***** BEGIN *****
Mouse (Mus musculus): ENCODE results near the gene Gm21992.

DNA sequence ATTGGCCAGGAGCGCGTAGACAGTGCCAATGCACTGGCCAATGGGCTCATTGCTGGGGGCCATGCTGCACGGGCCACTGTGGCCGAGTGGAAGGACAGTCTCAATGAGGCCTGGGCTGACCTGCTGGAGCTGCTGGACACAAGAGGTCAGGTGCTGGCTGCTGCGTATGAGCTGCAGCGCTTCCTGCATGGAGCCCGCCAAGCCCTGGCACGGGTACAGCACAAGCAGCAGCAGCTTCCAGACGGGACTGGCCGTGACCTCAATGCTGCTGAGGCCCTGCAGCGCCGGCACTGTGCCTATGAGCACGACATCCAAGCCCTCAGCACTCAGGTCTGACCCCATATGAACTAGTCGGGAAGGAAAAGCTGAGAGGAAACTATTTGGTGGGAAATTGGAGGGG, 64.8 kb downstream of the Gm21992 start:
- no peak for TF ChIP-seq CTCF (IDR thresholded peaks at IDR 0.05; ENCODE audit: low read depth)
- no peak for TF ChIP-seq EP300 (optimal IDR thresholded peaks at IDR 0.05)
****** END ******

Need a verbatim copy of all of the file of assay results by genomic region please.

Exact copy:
Mouse (Mus musculus): ENCODE results near the gene Gm21992.

DNA sequence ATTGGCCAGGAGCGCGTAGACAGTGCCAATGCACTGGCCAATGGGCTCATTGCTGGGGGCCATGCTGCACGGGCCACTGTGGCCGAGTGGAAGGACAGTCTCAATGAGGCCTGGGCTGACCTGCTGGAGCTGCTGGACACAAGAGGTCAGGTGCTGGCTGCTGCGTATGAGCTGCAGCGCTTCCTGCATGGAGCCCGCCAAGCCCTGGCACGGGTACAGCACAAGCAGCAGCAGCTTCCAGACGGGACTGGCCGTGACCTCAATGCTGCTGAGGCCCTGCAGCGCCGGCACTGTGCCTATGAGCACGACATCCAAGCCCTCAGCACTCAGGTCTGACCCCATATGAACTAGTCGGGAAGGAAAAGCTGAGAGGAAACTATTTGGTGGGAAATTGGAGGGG, 64.8 kb downstream of the Gm21992 start:
- no peak for TF ChIP-seq CTCF (IDR thresholded peaks at IDR 0.05; ENCODE audit: low read depth)
- no peak for TF ChIP-seq EP300 (optimal IDR thresholded peaks at IDR 0.05)